Philadelphia, PA (SportsNetwork.com) - San Francisco 49ers star linebacker Chris Borland sent shock waves through the football world Monday night, announcing his retirement from the game at the tender age of 24.

Borland told ESPN's "Outside the Lines" he was worried about the long-term effects of repetitive head trauma, an issue that's been raised in recent years as studies have linked the sport with neurodegenerative diseases like Chronic traumatic encephalopathy or CTE.

"I just honestly want to do what's best for my health," Borland told ESPN. "From what I've researched and what I've experienced, I don't think it's worth the risk."

The 2014 third-round draft pick, who was scheduled to make $540,000 this season, notified the 49ers on Friday that he was calling it quits and San Francisco confirmed the news late Monday night.

"While unexpected, we certainly respect Chris' decision," said 49ers general manager Trent Baalke. "From speaking with Chris, it was evident that he had put a great deal of thought into this decision.

"He was a consummate professional from day one and a very well respected member of our team and community. Chris is a determined young man that overcame long odds in his journey to the NFL and we are confident he will use the same approach to become very successful in his future endeavors. We will always consider him a 49er and wish him all the best."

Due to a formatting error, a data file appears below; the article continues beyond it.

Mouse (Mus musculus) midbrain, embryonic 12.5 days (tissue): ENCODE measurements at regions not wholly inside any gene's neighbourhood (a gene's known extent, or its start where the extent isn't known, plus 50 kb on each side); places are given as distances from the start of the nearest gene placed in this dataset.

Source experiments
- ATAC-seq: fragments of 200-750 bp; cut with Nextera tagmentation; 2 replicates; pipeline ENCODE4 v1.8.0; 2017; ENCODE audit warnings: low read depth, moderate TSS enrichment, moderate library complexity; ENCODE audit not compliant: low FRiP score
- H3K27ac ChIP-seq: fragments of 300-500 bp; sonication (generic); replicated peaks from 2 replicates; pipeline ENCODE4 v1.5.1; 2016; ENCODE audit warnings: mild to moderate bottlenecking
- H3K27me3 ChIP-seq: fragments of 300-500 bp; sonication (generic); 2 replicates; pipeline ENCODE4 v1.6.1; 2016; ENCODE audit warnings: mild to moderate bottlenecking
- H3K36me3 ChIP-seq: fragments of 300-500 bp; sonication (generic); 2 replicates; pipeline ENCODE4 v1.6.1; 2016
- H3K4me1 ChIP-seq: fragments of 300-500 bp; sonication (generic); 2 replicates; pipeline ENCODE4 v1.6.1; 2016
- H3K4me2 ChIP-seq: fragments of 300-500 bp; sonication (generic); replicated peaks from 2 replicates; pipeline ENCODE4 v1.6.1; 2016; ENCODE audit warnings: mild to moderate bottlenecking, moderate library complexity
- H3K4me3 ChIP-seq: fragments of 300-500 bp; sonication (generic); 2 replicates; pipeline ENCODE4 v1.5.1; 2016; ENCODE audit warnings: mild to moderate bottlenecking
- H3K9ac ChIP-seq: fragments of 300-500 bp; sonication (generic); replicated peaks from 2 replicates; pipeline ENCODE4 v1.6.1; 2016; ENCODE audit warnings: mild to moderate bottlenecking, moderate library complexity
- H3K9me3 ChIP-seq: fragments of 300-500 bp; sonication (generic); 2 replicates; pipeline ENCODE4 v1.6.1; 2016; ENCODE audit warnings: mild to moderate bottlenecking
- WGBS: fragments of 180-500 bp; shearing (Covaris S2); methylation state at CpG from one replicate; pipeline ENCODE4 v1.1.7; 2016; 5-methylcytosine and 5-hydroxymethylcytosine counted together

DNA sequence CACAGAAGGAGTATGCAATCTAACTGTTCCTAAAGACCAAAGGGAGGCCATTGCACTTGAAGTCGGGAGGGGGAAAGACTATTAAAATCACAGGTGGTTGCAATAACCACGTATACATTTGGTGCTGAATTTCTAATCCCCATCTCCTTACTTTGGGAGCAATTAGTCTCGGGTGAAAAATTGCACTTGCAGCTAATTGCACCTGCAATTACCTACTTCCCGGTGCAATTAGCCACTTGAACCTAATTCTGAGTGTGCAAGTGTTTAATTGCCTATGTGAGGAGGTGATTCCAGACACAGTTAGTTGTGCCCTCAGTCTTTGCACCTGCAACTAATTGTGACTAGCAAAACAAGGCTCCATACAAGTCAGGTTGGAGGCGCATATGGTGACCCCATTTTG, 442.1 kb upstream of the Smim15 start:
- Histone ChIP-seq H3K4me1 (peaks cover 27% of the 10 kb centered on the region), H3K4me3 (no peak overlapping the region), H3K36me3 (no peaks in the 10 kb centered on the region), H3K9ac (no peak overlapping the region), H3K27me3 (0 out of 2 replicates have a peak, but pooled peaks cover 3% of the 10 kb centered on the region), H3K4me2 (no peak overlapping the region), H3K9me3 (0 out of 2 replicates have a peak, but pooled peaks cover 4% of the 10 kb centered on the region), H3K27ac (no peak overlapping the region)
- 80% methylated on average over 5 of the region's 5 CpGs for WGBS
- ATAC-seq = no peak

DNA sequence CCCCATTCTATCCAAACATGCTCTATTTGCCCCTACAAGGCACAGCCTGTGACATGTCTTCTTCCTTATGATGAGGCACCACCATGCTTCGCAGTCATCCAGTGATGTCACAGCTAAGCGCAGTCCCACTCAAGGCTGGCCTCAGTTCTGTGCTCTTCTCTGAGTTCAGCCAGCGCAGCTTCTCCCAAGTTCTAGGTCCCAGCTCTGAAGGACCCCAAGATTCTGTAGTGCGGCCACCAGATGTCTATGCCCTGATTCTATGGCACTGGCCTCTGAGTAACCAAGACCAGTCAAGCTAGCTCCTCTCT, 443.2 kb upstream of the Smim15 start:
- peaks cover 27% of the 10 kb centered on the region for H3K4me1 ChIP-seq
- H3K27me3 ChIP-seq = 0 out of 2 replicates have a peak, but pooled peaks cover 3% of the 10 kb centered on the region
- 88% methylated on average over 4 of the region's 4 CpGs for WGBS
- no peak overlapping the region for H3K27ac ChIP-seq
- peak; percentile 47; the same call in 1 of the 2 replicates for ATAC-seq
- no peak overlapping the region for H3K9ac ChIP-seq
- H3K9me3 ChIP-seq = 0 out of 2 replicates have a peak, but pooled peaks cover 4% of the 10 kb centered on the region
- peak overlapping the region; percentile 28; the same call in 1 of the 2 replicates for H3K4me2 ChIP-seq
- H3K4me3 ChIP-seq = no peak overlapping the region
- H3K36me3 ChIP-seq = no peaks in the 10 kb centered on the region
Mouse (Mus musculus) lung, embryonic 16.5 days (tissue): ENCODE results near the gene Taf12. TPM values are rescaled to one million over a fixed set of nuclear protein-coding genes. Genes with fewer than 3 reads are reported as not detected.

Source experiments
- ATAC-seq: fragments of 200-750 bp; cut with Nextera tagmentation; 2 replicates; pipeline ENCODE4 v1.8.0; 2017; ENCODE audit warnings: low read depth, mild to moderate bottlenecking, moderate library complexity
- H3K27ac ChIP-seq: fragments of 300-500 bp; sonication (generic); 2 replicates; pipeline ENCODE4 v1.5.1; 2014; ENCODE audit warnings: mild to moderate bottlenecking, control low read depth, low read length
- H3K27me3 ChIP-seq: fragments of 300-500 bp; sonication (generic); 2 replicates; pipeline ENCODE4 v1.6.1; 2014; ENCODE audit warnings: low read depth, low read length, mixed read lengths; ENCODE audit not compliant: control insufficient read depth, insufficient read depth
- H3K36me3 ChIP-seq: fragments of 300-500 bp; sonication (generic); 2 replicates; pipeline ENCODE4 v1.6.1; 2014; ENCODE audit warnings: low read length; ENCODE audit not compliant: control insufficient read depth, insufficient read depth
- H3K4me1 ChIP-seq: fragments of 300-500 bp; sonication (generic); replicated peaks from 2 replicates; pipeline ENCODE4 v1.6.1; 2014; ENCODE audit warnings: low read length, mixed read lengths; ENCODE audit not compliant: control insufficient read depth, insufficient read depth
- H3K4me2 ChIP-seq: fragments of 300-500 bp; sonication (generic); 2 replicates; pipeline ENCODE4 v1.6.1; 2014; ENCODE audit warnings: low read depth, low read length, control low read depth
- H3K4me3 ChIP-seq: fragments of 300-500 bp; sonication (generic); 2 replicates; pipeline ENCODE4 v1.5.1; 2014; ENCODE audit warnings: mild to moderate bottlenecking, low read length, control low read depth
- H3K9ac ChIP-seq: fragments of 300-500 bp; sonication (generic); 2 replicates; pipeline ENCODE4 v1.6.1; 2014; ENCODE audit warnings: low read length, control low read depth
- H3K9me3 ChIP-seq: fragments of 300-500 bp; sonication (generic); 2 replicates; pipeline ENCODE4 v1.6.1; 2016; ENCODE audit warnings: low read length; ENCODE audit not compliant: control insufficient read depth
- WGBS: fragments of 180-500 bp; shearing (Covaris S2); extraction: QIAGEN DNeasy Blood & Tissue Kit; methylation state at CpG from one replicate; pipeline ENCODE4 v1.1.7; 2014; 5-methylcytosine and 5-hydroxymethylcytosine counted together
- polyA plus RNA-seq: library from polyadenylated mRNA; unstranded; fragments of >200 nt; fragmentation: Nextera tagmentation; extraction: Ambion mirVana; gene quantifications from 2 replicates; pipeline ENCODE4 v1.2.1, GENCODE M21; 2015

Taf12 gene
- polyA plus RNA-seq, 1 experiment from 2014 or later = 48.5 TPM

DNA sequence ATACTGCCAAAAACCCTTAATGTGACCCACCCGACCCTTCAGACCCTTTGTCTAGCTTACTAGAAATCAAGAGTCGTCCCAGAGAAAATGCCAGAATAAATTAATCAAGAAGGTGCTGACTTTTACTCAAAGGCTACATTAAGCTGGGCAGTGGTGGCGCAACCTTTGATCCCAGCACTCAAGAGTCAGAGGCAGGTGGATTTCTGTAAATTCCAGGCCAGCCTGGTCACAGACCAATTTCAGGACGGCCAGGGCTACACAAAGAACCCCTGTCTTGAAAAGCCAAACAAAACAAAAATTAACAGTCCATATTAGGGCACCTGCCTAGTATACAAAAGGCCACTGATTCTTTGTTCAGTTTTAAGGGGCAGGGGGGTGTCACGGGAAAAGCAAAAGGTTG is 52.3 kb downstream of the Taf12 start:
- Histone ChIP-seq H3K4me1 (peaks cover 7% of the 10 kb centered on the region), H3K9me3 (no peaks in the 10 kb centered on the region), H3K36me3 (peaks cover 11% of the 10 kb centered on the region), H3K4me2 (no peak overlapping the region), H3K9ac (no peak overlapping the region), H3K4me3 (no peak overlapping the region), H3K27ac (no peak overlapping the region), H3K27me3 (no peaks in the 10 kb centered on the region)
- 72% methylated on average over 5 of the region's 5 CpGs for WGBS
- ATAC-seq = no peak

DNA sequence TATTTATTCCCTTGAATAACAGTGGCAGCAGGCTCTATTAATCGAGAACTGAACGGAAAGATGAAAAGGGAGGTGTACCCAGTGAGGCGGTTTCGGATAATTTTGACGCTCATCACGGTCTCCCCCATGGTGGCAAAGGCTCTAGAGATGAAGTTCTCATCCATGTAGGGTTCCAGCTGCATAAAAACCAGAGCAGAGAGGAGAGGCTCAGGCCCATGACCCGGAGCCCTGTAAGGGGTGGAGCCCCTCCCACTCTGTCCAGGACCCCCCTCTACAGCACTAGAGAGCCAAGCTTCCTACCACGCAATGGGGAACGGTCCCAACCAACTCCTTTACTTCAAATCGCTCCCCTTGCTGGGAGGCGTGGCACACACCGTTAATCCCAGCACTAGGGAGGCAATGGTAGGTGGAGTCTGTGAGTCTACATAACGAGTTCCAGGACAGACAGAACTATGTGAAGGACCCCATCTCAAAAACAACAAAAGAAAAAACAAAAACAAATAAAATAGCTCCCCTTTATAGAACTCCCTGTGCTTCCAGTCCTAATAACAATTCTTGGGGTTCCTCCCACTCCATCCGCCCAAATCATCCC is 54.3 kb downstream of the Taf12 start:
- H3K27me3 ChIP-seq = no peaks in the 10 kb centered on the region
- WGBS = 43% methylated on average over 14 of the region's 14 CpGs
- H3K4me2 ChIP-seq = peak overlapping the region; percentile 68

"We respect Chris Borland's decision and wish him all the best," NFL senior vice president of health and safety policy Jeff Miller added. "Playing any sport is a personal decision."

At 5-foot-10, Borland was always too short and too slow for the NFL, except for the fact he could flat-out play. He was an instinctive, tackling machine during his rookie season, amassing 108 stops, one sack and two interceptions in 14 games before being placed on season-ending injured reserve in December with an ankle injury.

With Patrick Willis calling it a career at 30 earlier this month, citing his painful feet and an inability to play at a Pro Bowl level any longer, and the uncertainty over NaVorro Bowman, who is still attempting to return from a gruesome leg injury suffered in the NFC Championship Game after the 2013 season, Borland was the future for the 49ers on the inside of their defense.

And as good as $540,000 might look to the average 24-year-old, Borland was in line for a massive pay day on his second contract if he continued to play at the level his showed in 2014.

Despite that potential windfall and the fact Borland has never been diagnosed with a concussion at the college or professional level, he told ESPN he wanted to be "proactive" despite feeling "as sharp as I've ever been."

Credit Borland for his maturity and wisdom because most twentysomethings don't process information that way.

"It's extremely difficult when you're living your dream of playing in the NFL as a 20-something to contemplate what life could be like at 50," former wide receiver Donte Stallworth tweeted in reaction to Borland's announcement.

Others had a different take.